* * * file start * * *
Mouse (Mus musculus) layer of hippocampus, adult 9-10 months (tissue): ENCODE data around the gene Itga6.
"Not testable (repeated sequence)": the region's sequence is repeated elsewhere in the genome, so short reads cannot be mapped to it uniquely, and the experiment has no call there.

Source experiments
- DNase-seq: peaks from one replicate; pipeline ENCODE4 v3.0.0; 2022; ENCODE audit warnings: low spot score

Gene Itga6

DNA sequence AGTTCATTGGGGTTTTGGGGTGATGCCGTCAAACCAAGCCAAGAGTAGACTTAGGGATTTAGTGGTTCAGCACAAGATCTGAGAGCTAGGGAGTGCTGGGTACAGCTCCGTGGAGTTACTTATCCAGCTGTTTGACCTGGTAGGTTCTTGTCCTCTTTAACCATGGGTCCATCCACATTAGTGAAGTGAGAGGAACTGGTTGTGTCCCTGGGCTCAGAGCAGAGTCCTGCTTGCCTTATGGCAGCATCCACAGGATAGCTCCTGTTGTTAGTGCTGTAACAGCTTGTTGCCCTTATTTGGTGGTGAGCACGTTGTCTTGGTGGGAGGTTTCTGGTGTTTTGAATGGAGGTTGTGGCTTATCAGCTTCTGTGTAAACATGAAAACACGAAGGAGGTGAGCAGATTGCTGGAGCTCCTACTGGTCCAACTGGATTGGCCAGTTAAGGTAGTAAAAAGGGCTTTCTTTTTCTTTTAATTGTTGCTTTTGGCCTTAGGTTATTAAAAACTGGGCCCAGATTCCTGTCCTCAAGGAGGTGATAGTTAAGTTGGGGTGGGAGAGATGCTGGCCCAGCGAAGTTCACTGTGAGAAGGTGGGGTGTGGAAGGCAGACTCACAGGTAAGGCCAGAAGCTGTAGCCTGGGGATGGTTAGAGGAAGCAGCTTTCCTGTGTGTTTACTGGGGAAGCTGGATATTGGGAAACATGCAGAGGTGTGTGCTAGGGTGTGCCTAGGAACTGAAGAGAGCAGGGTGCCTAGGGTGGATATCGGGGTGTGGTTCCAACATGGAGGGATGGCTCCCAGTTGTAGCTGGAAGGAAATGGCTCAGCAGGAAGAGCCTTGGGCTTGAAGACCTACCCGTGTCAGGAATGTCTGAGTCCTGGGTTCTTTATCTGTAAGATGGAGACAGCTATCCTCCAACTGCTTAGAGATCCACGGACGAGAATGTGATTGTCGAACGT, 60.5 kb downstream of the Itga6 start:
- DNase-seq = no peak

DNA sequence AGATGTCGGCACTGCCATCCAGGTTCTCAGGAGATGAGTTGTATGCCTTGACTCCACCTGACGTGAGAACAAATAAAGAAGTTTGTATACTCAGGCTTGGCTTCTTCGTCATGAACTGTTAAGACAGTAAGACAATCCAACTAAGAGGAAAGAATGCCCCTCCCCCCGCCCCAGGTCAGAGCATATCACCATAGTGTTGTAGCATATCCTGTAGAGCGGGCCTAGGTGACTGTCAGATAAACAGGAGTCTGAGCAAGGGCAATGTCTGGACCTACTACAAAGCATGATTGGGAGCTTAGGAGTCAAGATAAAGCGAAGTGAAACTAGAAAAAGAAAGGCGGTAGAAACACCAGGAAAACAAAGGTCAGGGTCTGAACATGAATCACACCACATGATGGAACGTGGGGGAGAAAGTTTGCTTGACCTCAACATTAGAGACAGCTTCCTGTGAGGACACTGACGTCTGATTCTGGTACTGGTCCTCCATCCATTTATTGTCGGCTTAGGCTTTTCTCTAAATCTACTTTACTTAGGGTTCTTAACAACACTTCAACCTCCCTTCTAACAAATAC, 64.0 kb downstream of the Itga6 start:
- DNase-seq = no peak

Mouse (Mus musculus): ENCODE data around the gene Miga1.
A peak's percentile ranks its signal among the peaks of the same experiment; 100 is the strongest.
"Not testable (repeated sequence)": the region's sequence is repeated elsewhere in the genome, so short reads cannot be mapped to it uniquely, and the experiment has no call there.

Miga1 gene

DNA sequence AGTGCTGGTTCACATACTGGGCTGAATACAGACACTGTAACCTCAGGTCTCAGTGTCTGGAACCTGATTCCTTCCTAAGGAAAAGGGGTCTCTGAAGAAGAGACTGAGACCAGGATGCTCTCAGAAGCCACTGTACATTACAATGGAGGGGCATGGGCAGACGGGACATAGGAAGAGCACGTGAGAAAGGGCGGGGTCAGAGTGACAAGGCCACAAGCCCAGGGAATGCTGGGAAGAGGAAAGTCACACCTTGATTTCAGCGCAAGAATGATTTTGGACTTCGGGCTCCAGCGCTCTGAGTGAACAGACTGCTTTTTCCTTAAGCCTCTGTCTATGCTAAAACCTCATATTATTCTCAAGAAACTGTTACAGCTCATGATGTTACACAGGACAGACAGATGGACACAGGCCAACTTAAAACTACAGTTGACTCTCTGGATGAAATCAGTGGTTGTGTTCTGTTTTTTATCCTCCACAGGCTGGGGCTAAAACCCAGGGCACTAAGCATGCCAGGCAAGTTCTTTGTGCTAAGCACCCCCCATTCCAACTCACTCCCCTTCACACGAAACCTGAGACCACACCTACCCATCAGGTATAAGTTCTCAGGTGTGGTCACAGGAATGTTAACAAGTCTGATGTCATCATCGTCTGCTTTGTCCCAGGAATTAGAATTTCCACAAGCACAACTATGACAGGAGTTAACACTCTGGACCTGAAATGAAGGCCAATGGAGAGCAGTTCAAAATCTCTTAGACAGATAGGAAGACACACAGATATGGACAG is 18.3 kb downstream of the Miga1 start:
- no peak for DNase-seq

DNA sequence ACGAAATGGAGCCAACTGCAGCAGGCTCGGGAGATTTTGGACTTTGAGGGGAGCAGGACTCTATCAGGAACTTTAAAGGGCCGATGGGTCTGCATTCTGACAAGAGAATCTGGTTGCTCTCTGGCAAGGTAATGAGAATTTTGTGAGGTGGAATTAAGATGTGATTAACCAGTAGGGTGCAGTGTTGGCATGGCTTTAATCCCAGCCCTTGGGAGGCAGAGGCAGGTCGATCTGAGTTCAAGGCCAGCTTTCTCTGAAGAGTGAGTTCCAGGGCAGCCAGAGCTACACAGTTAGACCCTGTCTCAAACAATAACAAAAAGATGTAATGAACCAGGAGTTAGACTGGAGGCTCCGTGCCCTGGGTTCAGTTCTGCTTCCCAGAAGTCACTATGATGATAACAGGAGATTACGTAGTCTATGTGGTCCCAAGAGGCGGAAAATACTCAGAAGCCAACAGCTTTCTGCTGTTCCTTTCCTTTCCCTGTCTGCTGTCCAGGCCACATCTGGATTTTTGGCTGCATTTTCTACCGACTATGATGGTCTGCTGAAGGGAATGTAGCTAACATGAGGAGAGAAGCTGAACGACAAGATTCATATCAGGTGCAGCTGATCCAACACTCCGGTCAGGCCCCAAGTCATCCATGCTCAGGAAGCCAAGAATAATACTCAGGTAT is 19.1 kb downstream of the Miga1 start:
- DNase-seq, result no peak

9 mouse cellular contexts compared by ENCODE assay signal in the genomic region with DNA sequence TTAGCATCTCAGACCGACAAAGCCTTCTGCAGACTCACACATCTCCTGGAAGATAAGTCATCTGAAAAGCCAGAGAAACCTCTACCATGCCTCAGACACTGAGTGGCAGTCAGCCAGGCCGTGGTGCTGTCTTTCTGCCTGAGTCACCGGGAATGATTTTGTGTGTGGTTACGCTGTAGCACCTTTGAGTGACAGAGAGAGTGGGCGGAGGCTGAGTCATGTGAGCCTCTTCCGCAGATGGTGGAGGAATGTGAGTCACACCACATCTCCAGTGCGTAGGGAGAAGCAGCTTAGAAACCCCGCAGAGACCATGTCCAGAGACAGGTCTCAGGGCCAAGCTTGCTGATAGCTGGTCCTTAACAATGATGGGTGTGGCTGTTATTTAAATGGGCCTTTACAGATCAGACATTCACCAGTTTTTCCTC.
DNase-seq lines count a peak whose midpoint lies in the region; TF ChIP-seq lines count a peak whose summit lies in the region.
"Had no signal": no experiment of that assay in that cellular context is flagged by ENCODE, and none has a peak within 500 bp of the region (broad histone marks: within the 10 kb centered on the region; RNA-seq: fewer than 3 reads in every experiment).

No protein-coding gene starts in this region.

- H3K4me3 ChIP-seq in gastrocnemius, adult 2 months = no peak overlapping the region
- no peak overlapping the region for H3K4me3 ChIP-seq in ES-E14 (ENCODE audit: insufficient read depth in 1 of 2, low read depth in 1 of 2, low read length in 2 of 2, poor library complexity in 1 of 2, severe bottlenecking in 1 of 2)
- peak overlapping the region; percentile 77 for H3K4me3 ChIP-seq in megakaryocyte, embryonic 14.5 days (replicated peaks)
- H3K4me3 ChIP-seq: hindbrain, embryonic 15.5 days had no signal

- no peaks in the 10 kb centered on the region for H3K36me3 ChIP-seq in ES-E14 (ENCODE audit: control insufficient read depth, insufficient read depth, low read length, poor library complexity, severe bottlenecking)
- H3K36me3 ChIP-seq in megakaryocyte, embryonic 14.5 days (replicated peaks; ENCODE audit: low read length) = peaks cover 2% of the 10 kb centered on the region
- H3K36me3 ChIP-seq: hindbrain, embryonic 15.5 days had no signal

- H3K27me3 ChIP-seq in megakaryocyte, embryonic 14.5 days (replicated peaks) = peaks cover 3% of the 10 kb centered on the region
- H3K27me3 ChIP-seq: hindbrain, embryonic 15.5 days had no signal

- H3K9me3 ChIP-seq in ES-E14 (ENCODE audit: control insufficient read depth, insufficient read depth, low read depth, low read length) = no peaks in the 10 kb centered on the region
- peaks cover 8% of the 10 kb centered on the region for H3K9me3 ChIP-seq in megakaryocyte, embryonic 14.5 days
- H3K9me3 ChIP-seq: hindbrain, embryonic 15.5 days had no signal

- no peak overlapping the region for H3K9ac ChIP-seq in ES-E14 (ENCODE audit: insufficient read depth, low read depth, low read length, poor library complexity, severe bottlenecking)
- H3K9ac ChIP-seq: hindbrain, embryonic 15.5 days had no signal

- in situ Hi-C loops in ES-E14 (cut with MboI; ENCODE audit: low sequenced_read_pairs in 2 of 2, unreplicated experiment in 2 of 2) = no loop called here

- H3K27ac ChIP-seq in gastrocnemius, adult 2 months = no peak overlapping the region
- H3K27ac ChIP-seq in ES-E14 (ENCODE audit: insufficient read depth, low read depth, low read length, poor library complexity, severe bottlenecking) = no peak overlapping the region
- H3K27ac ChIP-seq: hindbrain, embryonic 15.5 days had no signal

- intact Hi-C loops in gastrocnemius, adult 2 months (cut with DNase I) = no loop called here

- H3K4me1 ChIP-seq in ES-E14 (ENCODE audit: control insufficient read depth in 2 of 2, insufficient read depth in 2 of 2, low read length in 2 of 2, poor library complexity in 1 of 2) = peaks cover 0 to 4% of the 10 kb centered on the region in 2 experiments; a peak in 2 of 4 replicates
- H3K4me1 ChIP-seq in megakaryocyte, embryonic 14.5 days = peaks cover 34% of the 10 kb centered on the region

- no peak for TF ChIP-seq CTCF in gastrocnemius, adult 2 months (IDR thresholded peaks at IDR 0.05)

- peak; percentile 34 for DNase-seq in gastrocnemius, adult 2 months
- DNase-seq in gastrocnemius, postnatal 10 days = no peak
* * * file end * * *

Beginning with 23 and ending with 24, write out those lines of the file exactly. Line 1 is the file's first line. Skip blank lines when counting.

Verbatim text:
- no peak overlapping the region for H3K4me3 ChIP-seq in ES-E14 (ENCODE audit: insufficient read depth in 1 of 2, low read depth in 1 of 2, low read length in 2 of 2, poor library complexity in 1 of 2, severe bottlenecking in 1 of 2)
- peak overlapping the region; percentile 77 for H3K4me3 ChIP-seq in megakaryocyte, embryonic 14.5 days (replicated peaks)